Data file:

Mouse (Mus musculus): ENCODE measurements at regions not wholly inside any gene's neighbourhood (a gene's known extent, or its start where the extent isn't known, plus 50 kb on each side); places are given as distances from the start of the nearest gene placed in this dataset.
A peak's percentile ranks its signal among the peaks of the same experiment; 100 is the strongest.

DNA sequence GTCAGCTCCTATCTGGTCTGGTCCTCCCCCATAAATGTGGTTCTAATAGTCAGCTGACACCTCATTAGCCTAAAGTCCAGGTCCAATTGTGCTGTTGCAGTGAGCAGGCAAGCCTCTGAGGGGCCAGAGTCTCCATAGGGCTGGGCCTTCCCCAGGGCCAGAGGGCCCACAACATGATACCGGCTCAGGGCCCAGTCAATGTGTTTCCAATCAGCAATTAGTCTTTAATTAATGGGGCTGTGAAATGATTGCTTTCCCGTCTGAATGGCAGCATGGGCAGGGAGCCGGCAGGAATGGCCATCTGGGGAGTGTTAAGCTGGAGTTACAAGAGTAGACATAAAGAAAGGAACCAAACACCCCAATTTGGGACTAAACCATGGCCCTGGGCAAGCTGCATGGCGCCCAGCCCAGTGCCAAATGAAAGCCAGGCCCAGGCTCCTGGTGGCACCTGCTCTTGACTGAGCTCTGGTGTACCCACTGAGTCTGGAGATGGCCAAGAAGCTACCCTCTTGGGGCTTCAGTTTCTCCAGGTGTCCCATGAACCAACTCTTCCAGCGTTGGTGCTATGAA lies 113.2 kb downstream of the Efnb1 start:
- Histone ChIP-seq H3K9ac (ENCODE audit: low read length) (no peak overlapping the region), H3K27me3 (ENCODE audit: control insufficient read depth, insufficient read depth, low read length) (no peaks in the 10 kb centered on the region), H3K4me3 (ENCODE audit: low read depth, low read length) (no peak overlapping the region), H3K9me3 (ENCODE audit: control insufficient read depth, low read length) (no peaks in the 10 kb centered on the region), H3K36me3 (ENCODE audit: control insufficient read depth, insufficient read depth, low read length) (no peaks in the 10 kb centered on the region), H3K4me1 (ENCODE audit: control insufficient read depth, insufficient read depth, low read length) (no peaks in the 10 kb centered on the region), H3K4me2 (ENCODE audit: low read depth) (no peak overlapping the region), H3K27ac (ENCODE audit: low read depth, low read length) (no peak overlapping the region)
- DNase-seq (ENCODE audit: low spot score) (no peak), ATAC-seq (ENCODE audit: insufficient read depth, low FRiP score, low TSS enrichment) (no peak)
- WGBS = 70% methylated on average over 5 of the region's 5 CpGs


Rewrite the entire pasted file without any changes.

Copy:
Mouse (Mus musculus): ENCODE measurements at regions not wholly inside any gene's neighbourhood (a gene's known extent, or its start where the extent isn't known, plus 50 kb on each side); places are given as distances from the start of the nearest gene placed in this dataset.
A peak's percentile ranks its signal among the peaks of the same experiment; 100 is the strongest.

DNA sequence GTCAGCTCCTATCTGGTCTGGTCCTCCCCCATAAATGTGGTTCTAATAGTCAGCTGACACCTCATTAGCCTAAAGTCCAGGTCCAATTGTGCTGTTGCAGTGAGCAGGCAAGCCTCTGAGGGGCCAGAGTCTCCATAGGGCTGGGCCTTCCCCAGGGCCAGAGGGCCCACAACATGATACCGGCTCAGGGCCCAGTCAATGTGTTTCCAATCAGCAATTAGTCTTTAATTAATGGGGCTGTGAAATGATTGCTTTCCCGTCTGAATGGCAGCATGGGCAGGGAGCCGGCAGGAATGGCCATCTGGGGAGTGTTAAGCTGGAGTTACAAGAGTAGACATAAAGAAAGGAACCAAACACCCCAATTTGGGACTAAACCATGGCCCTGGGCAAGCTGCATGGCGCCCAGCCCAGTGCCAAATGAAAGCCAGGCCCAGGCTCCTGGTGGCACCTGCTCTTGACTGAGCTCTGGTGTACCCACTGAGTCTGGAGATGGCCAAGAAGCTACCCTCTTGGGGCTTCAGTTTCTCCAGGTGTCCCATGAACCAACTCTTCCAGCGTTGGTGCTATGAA lies 113.2 kb downstream of the Efnb1 start:
- Histone ChIP-seq H3K9ac (ENCODE audit: low read length) (no peak overlapping the region), H3K27me3 (ENCODE audit: control insufficient read depth, insufficient read depth, low read length) (no peaks in the 10 kb centered on the region), H3K4me3 (ENCODE audit: low read depth, low read length) (no peak overlapping the region), H3K9me3 (ENCODE audit: control insufficient read depth, low read length) (no peaks in the 10 kb centered on the region), H3K36me3 (ENCODE audit: control insufficient read depth, insufficient read depth, low read length) (no peaks in the 10 kb centered on the region), H3K4me1 (ENCODE audit: control insufficient read depth, insufficient read depth, low read length) (no peaks in the 10 kb centered on the region), H3K4me2 (ENCODE audit: low read depth) (no peak overlapping the region), H3K27ac (ENCODE audit: low read depth, low read length) (no peak overlapping the region)
- DNase-seq (ENCODE audit: low spot score) (no peak), ATAC-seq (ENCODE audit: insufficient read depth, low FRiP score, low TSS enrichment) (no peak)
- WGBS = 70% methylated on average over 5 of the region's 5 CpGs